Chechen authorities deny media report on 'mass detentions' of gays
A Russian newspaper has reported that "over a hundred men" were recently detained in the Chechen Republic and at least three killed because of their possible homosexuality. A spokesman for the Chechen leader has denied the reports.
The report on alleged detentions and killings was published on Saturday by Novaya Gazeta.
Citing "a big number" of unnamed sources in the Chechen interior ministry, president's administration, prosecutor's office and the local LGBT community, it said "mass detentions" of men who are gay or are "suspected" of being gay have occurred in Chechnya recently.
The report resonated in the media and social media. On Sunday, an LGBT activist in St. Petersburg reportedly handcuffed himself to the Akhmat Kadyrov bridge, named after the former Chechen leader, to protest the alleged persecution in Chechnya.
Утром ЛГБТ-активист приковал себя наручниками к мосту Ахмата Кадырова в знак протеста против преследования и убийств геев в Чечне pic.twitter.com/yguuAQgn7C— Dave Frenkel (@merr1k) April 2, 2017
Having called the report "an absolute lie," Chechen leader Ramzan Kadyrov's spokesman, Alvi Karimov told Interfax news agency that "one cannot detain or persecute someone who simply does not exist in the republic."
The Chechen official said the publication was "an attempt to slander the Chechen republic," having also criticized the report's sources, saying that men who work for Chechen law enforcement do not hide behind an anonymous source reference.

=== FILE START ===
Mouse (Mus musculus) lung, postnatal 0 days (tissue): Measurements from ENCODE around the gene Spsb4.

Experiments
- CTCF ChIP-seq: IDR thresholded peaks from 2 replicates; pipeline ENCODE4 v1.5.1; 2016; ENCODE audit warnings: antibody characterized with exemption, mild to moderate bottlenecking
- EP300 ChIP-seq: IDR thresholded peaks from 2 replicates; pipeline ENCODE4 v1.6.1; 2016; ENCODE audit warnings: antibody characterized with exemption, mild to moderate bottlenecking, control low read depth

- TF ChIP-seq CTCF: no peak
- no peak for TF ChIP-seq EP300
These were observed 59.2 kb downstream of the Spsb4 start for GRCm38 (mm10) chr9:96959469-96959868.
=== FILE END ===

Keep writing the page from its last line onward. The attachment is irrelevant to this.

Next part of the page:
The head of Chechen interior ministry's press service, Magomed Deniev, told RBC media company that he had had no information on any such detentions and suggested the report might have been "an April Fools' joke."
Commenting on the report to RIA Novosti news agency, Karimov said that "men in Chechnya lead a healthy lifestyle, practice sports and have only one [sexual] orientation, defined since humankind creation.
"There are no other orientations in Chechnya," he told RIA, adding that his statement is supported by "high birth rate" in the region.
"If there were such people [gays] in Chechnya, law enforcement would not have any issues with them, because their relatives themselves would be sending them to places, from where no one returns," the official told Interfax.
The report in Novaya Gazeta also mentioned that LGBT community members in Chechnya "face a threat from their own relatives," as an old tradition of an "honor killing" still exists in the North Caucasus republic.
The report suggested the alleged persecution of the LGBT community might be linked to a recent activity of the GayRussia.ru project in the region. In March, representatives of the Russian LGBT community project, headed by Moscow activist Nikolay Alekseev, submitted papers to authorities of several cities in the North Caucasus to organize gay parades there.
The activists "predictably" did not receive permissions to organize such LGBT events, the newspaper said, adding that the project has been collecting denial papers to submit complaints to the European court of human rights seeking financial compensation.
Alekseev's project actions might have "provoked persecutions of local LGBT members" in the region, the report suggested. However, having confronted the activist with the issue, the journalists were told that the media was "speculating with unverified information" and that he personally wasn't aware of any persecution.
Novaya Gazeta said it would appeal to Russia's investigative committee and general prosecutor's office to launch an investigation of the alleged killings.